For financial markets, the economy and the future of Europe and the Eurozone, the SPD will be a binary event. It is either ‘yes’ or ‘no’. There will be no grey areas. It will not matter how big or small the winning margins will be.
With a ‘yes’ the last hurdle for Merkel’s fourth term has been cleared and Germany will get a new government, probably before the forthcoming EU Summit in two weeks time. This scenario should bring some relief to the German public and the economy as Germans are simply not used to not having a government. It would be a government which delivers a small positive fiscal stimulus over the next few years, pushing the right topical buttons, only not hard enough. It would also be a government which would cautiously and slowly push forward with European and Eurozone integration; no bold steps. The most exciting project is, in our view, the intended economic and tax harmonisation between France and Germany.
In the longer term, however, chances are high that this grand coalition will not make it until the end of the four-year period, the SPD will further lose voters’ support and the AfD could be strengthened (not so much as an anti-Euro but rather as an anti-establishment party). Note that with a grand coalition the AfD will be the biggest opposition party in parliament.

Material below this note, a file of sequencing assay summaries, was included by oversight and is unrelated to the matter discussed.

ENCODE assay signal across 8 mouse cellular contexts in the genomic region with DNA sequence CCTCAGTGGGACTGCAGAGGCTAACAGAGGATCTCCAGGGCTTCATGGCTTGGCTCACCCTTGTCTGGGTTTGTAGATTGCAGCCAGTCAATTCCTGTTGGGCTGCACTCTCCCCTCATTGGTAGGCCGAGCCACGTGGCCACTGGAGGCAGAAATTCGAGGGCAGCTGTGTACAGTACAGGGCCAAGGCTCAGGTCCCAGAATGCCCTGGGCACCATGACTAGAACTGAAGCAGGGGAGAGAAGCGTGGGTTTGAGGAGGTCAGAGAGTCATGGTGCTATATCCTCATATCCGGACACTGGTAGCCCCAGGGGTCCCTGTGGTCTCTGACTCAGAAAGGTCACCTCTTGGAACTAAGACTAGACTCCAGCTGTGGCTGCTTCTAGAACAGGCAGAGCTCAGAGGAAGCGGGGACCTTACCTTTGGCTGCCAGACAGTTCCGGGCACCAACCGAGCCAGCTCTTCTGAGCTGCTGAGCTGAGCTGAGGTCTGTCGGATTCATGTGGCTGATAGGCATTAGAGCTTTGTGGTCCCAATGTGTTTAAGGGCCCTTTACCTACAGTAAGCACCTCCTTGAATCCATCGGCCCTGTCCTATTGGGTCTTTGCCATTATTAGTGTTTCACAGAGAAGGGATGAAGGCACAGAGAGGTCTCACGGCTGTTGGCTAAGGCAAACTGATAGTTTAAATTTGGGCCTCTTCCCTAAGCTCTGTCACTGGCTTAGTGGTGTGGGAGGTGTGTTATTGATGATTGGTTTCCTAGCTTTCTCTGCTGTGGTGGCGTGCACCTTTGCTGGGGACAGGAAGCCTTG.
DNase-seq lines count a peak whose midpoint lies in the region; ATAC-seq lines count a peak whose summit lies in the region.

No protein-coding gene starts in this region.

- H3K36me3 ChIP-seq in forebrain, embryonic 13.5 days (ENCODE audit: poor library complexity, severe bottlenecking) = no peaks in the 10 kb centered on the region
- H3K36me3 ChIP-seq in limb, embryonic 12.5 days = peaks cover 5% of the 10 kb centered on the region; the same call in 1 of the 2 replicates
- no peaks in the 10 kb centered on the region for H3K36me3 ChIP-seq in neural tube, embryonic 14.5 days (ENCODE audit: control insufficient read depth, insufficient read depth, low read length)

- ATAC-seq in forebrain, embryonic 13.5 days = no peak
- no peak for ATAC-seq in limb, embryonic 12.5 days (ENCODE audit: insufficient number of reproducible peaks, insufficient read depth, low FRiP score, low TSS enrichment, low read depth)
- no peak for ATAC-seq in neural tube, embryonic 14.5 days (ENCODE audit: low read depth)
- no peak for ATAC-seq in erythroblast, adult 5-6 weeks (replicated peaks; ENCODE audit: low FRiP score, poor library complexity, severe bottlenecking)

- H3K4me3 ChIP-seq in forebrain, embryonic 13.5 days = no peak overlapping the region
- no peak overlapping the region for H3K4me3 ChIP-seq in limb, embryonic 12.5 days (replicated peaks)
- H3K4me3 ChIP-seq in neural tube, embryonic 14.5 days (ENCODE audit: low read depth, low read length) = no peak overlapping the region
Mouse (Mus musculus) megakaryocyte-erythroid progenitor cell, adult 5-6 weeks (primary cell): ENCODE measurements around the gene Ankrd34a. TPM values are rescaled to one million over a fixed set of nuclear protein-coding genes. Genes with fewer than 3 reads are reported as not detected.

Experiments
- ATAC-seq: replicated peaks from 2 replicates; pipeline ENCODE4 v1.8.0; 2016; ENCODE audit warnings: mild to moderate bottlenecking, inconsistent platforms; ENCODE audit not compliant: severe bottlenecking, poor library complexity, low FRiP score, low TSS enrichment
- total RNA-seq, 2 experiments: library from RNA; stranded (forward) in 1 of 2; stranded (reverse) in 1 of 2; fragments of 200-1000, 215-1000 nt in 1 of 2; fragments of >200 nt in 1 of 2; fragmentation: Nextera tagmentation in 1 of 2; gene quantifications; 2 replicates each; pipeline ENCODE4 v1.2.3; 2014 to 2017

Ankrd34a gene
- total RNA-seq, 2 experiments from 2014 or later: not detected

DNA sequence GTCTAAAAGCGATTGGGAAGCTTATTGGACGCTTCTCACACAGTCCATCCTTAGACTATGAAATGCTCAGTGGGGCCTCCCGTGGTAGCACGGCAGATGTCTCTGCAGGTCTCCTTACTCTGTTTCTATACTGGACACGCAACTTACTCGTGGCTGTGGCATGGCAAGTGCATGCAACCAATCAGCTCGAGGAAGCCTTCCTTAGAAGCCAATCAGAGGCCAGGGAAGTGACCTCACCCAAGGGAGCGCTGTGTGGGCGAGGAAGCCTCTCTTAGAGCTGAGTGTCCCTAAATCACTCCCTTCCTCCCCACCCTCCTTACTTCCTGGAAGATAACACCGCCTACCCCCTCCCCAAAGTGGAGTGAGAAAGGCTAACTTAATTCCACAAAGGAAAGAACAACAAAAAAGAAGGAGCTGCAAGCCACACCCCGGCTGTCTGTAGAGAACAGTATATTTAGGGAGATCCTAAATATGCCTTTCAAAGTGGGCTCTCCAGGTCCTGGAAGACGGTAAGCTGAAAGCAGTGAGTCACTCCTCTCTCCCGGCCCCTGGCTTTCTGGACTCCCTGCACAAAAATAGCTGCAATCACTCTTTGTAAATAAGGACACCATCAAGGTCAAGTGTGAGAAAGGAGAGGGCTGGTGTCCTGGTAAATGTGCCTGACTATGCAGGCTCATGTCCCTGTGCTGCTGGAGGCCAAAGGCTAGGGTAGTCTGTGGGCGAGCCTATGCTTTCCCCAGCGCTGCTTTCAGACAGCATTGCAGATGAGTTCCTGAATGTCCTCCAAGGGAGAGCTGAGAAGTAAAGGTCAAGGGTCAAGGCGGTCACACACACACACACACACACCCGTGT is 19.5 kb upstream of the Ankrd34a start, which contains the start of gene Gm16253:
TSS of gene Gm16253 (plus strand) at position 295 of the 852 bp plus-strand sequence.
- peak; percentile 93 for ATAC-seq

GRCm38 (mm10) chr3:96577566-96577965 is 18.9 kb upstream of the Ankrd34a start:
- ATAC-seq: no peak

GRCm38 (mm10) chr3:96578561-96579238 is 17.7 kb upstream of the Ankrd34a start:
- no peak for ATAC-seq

In case of an SPD ‘no’, uncertainty will increase, markets should react negatively, at least in the short run. Germany would then have to figure out what’s next. There is no direct route towards new elections. According to the German constitution, the parliament has to vote on a chancellor. In the first two rounds with an absolute majority and in a possible third round with a simple majority. This leaves a small chance for reviving the idea of a minority government with the CDU and either the Greens or the FDP. However, given the cumbersome Jamaica coalition talks, this is a very unlikely scenario. Theoretically, Merkel and her party could govern alone in a minority government after the third round vote. In practice, however, the German president has to decide whether he accepts a chancellor elected by simple majority or whether he prefers new elections. Given president Frank-Walter Steinmeier’s publicly announced concerns against a minority government, we would eventually expect new elections.
To keep it short and simple: an SPD ‘no’ will first lead to a couple of days/weeks of uncertainty before new elections are eventually announced. New elections would then be organised in mid-June or mid-September, leading to a European standstill and more policy uncertainty.
Because they can
The German economy is simply too strong to be substantially harmed by a possible SPD 'no' and subsequent political uncertainty. For Europe and the Eurozone, however, another six months of political standstill and uncertainty in Germany could be more harmful as it would further delay any new stepts towards more integration. In the past it was often said that the destiny of Europe was eventually in the hands of the judges at the German Constitutional Court, at least this Sunday, it will be in the hands of some 460,000 SPD party members.